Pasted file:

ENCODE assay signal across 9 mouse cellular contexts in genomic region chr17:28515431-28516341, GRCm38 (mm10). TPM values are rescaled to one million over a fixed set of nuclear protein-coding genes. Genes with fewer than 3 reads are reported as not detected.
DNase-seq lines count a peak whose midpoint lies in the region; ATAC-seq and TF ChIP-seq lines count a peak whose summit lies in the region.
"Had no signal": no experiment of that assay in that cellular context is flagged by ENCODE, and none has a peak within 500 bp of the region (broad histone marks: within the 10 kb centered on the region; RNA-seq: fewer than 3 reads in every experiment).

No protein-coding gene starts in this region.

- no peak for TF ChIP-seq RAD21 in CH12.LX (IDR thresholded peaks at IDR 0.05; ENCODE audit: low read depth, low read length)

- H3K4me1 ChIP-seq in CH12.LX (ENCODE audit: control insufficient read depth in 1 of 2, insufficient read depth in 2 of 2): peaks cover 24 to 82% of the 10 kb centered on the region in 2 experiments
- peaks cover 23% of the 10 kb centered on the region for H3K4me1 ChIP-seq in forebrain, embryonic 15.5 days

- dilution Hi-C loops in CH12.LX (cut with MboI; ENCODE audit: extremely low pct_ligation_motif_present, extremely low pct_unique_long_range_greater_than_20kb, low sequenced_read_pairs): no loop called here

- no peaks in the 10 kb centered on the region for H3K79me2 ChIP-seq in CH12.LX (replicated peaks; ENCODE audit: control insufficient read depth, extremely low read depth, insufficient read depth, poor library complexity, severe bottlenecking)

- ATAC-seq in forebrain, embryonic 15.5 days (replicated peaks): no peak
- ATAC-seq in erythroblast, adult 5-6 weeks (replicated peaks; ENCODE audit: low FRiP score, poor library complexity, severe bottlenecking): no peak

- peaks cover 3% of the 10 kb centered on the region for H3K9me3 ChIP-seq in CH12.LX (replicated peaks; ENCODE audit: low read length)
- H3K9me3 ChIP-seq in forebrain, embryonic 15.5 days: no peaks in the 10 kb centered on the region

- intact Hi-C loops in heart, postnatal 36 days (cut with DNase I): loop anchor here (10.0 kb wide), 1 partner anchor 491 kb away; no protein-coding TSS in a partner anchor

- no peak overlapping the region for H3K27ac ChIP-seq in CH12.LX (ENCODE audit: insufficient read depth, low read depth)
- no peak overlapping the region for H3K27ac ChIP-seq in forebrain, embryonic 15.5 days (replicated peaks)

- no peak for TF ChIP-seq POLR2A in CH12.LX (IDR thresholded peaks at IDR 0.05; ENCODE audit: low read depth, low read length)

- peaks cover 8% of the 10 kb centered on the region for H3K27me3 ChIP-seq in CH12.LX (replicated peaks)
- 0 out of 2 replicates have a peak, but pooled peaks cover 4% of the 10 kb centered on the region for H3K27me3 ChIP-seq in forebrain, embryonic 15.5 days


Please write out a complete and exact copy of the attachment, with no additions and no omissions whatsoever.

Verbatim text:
ENCODE assay signal across 9 mouse cellular contexts in genomic region chr17:28515431-28516341, GRCm38 (mm10). TPM values are rescaled to one million over a fixed set of nuclear protein-coding genes. Genes with fewer than 3 reads are reported as not detected.
DNase-seq lines count a peak whose midpoint lies in the region; ATAC-seq and TF ChIP-seq lines count a peak whose summit lies in the region.
"Had no signal": no experiment of that assay in that cellular context is flagged by ENCODE, and none has a peak within 500 bp of the region (broad histone marks: within the 10 kb centered on the region; RNA-seq: fewer than 3 reads in every experiment).

No protein-coding gene starts in this region.

- no peak for TF ChIP-seq RAD21 in CH12.LX (IDR thresholded peaks at IDR 0.05; ENCODE audit: low read depth, low read length)

- H3K4me1 ChIP-seq in CH12.LX (ENCODE audit: control insufficient read depth in 1 of 2, insufficient read depth in 2 of 2): peaks cover 24 to 82% of the 10 kb centered on the region in 2 experiments
- peaks cover 23% of the 10 kb centered on the region for H3K4me1 ChIP-seq in forebrain, embryonic 15.5 days

- dilution Hi-C loops in CH12.LX (cut with MboI; ENCODE audit: extremely low pct_ligation_motif_present, extremely low pct_unique_long_range_greater_than_20kb, low sequenced_read_pairs): no loop called here

- no peaks in the 10 kb centered on the region for H3K79me2 ChIP-seq in CH12.LX (replicated peaks; ENCODE audit: control insufficient read depth, extremely low read depth, insufficient read depth, poor library complexity, severe bottlenecking)

- ATAC-seq in forebrain, embryonic 15.5 days (replicated peaks): no peak
- ATAC-seq in erythroblast, adult 5-6 weeks (replicated peaks; ENCODE audit: low FRiP score, poor library complexity, severe bottlenecking): no peak

- peaks cover 3% of the 10 kb centered on the region for H3K9me3 ChIP-seq in CH12.LX (replicated peaks; ENCODE audit: low read length)
- H3K9me3 ChIP-seq in forebrain, embryonic 15.5 days: no peaks in the 10 kb centered on the region

- intact Hi-C loops in heart, postnatal 36 days (cut with DNase I): loop anchor here (10.0 kb wide), 1 partner anchor 491 kb away; no protein-coding TSS in a partner anchor

- no peak overlapping the region for H3K27ac ChIP-seq in CH12.LX (ENCODE audit: insufficient read depth, low read depth)
- no peak overlapping the region for H3K27ac ChIP-seq in forebrain, embryonic 15.5 days (replicated peaks)

- no peak for TF ChIP-seq POLR2A in CH12.LX (IDR thresholded peaks at IDR 0.05; ENCODE audit: low read depth, low read length)

- peaks cover 8% of the 10 kb centered on the region for H3K27me3 ChIP-seq in CH12.LX (replicated peaks)
- 0 out of 2 replicates have a peak, but pooled peaks cover 4% of the 10 kb centered on the region for H3K27me3 ChIP-seq in forebrain, embryonic 15.5 days